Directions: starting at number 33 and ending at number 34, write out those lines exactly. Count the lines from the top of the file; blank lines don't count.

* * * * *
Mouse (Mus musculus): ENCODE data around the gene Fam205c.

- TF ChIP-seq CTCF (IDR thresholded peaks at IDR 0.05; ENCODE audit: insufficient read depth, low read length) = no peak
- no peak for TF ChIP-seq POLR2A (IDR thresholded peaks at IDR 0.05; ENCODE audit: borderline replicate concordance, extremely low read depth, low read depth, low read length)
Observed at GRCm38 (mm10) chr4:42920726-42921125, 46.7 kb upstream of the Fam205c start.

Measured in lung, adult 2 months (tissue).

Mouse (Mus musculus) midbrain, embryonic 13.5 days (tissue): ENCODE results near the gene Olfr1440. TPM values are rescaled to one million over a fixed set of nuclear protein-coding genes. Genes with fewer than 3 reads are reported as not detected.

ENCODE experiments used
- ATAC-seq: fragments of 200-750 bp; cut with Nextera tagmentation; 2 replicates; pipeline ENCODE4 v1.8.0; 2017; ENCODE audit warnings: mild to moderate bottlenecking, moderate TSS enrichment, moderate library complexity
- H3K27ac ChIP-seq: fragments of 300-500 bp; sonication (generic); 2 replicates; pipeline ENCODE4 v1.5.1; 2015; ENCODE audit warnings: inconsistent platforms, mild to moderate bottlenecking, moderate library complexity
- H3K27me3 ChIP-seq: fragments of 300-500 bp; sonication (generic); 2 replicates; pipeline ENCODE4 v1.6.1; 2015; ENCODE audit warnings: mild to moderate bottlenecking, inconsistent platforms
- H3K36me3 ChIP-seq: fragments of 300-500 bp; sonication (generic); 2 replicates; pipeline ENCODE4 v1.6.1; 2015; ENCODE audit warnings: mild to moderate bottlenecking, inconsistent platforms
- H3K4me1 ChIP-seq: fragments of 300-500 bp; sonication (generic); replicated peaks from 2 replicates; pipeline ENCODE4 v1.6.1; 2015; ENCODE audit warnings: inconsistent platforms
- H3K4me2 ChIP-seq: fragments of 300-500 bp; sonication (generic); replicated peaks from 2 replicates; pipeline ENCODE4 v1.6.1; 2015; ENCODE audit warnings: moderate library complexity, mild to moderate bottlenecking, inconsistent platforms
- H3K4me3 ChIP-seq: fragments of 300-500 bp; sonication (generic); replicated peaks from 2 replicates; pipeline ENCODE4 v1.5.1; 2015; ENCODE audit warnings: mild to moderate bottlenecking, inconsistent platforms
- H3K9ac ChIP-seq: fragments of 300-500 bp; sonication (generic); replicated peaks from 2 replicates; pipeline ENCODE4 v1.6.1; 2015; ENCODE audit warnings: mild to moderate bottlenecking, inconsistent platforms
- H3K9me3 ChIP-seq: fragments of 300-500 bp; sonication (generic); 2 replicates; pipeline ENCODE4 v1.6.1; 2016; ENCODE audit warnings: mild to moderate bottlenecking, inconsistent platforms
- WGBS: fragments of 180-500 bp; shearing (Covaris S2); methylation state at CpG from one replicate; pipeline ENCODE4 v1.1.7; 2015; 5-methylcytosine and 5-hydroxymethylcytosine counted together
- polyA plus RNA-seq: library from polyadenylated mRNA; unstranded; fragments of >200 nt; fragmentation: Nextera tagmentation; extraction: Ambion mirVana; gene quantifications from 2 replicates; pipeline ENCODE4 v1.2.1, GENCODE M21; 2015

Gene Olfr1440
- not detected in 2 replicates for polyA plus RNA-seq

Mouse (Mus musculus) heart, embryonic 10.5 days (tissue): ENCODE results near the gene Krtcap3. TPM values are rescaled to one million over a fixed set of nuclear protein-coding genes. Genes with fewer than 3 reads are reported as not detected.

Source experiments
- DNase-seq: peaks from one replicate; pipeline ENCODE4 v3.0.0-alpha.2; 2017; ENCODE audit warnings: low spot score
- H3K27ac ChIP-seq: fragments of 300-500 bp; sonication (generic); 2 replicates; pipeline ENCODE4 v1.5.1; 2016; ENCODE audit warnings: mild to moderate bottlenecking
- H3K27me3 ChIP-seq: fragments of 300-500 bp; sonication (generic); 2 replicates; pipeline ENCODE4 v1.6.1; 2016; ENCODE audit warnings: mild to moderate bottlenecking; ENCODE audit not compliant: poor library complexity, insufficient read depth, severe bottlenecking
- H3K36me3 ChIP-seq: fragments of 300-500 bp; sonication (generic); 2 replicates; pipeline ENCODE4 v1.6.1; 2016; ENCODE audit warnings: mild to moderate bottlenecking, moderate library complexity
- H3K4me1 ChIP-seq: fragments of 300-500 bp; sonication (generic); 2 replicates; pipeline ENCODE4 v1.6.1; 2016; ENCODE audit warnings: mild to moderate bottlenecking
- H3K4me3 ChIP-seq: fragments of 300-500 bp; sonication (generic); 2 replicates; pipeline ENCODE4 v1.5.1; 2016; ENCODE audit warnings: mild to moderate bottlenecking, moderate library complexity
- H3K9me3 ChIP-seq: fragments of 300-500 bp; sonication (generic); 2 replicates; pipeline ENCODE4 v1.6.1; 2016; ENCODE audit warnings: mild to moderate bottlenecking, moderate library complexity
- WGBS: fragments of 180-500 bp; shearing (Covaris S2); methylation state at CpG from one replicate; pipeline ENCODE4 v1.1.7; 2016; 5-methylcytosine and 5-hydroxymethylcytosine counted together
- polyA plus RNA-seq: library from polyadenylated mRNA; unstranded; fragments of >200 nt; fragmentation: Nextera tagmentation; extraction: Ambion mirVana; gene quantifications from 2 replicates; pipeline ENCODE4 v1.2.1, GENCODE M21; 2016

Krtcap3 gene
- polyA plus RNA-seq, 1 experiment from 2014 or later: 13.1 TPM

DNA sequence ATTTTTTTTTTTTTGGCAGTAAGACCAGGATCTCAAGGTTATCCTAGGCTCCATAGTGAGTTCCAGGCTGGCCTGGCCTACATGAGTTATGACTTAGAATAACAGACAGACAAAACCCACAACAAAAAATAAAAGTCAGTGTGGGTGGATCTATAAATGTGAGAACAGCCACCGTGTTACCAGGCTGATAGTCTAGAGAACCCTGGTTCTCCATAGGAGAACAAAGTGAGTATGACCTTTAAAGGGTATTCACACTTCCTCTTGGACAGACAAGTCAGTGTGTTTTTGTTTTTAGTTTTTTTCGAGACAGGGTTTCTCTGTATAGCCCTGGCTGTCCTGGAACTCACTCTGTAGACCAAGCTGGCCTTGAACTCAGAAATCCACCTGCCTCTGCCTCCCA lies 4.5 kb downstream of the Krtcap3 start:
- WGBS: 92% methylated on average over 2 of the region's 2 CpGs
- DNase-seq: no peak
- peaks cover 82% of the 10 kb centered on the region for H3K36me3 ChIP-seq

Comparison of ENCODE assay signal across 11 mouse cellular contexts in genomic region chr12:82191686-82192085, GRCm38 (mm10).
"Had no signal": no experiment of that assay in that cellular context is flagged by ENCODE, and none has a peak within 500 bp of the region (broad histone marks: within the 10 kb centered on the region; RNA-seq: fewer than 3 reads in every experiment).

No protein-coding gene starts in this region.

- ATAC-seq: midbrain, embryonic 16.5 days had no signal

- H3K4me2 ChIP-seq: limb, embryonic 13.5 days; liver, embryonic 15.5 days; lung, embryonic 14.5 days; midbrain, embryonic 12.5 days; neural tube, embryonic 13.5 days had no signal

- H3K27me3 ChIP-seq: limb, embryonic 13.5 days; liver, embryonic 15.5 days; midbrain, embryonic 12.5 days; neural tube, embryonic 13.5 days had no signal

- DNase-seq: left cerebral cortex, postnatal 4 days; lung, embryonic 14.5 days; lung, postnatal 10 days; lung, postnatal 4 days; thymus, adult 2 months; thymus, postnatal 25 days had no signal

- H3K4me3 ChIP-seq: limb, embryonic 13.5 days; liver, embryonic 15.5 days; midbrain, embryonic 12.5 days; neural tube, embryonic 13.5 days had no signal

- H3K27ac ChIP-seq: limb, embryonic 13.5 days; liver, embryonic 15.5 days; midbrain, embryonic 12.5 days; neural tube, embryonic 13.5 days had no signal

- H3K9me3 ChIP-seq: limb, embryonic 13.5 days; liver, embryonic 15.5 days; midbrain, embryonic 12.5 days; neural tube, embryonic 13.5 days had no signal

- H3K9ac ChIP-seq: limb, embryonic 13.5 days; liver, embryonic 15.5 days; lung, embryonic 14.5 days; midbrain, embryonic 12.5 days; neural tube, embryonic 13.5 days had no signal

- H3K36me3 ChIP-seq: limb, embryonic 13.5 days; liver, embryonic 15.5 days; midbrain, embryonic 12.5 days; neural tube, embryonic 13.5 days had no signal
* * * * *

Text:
- polyA plus RNA-seq, 1 experiment from 2014 or later: 13.1 TPM

DNA sequence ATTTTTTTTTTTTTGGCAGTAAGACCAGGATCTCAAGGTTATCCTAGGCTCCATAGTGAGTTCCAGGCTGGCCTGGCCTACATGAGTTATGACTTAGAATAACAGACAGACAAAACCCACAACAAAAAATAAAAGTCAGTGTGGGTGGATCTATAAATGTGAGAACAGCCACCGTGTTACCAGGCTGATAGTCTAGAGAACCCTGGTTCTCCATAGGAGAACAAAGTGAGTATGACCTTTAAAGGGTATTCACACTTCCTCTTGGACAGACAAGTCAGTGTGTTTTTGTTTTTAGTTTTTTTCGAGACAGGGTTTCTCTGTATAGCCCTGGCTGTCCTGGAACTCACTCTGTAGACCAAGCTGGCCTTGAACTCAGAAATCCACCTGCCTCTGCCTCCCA lies 4.5 kb downstream of the Krtcap3 start: